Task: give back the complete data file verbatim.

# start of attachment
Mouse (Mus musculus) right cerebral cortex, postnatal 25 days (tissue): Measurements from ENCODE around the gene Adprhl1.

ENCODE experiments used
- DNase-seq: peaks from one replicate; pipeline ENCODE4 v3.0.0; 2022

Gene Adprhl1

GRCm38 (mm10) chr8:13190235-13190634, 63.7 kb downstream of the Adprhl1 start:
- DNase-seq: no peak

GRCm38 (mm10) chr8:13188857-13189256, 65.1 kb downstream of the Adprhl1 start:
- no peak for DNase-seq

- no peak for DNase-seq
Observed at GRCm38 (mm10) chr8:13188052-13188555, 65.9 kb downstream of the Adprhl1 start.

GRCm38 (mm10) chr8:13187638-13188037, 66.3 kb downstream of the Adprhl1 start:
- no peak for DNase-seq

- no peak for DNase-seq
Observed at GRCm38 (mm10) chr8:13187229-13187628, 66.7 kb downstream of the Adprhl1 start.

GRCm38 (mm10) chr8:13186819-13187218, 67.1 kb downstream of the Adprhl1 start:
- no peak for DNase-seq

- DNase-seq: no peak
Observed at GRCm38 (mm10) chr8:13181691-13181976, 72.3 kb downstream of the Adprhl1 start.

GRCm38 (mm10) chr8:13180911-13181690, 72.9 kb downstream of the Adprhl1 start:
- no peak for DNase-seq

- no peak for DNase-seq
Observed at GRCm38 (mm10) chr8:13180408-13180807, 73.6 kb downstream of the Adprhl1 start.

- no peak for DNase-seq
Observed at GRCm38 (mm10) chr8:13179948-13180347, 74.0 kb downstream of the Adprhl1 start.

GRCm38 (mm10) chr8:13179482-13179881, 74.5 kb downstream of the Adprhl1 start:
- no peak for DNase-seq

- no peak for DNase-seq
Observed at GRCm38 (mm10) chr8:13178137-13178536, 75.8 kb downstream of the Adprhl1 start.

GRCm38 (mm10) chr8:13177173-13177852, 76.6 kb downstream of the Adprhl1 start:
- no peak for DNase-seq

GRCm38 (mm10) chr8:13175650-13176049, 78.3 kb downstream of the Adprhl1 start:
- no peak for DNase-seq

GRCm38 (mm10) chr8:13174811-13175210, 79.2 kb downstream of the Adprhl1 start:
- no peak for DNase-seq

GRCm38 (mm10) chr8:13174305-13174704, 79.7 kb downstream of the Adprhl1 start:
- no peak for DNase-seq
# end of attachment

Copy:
Mouse (Mus musculus) right cerebral cortex, postnatal 25 days (tissue): Measurements from ENCODE around the gene Adprhl1.

ENCODE experiments used
- DNase-seq: peaks from one replicate; pipeline ENCODE4 v3.0.0; 2022

Gene Adprhl1

GRCm38 (mm10) chr8:13190235-13190634, 63.7 kb downstream of the Adprhl1 start:
- DNase-seq: no peak

GRCm38 (mm10) chr8:13188857-13189256, 65.1 kb downstream of the Adprhl1 start:
- no peak for DNase-seq

- no peak for DNase-seq
Observed at GRCm38 (mm10) chr8:13188052-13188555, 65.9 kb downstream of the Adprhl1 start.

GRCm38 (mm10) chr8:13187638-13188037, 66.3 kb downstream of the Adprhl1 start:
- no peak for DNase-seq

- no peak for DNase-seq
Observed at GRCm38 (mm10) chr8:13187229-13187628, 66.7 kb downstream of the Adprhl1 start.

GRCm38 (mm10) chr8:13186819-13187218, 67.1 kb downstream of the Adprhl1 start:
- no peak for DNase-seq

- DNase-seq: no peak
Observed at GRCm38 (mm10) chr8:13181691-13181976, 72.3 kb downstream of the Adprhl1 start.

GRCm38 (mm10) chr8:13180911-13181690, 72.9 kb downstream of the Adprhl1 start:
- no peak for DNase-seq

- no peak for DNase-seq
Observed at GRCm38 (mm10) chr8:13180408-13180807, 73.6 kb downstream of the Adprhl1 start.

- no peak for DNase-seq
Observed at GRCm38 (mm10) chr8:13179948-13180347, 74.0 kb downstream of the Adprhl1 start.

GRCm38 (mm10) chr8:13179482-13179881, 74.5 kb downstream of the Adprhl1 start:
- no peak for DNase-seq

- no peak for DNase-seq
Observed at GRCm38 (mm10) chr8:13178137-13178536, 75.8 kb downstream of the Adprhl1 start.

GRCm38 (mm10) chr8:13177173-13177852, 76.6 kb downstream of the Adprhl1 start:
- no peak for DNase-seq

GRCm38 (mm10) chr8:13175650-13176049, 78.3 kb downstream of the Adprhl1 start:
- no peak for DNase-seq

GRCm38 (mm10) chr8:13174811-13175210, 79.2 kb downstream of the Adprhl1 start:
- no peak for DNase-seq

GRCm38 (mm10) chr8:13174305-13174704, 79.7 kb downstream of the Adprhl1 start:
- no peak for DNase-seq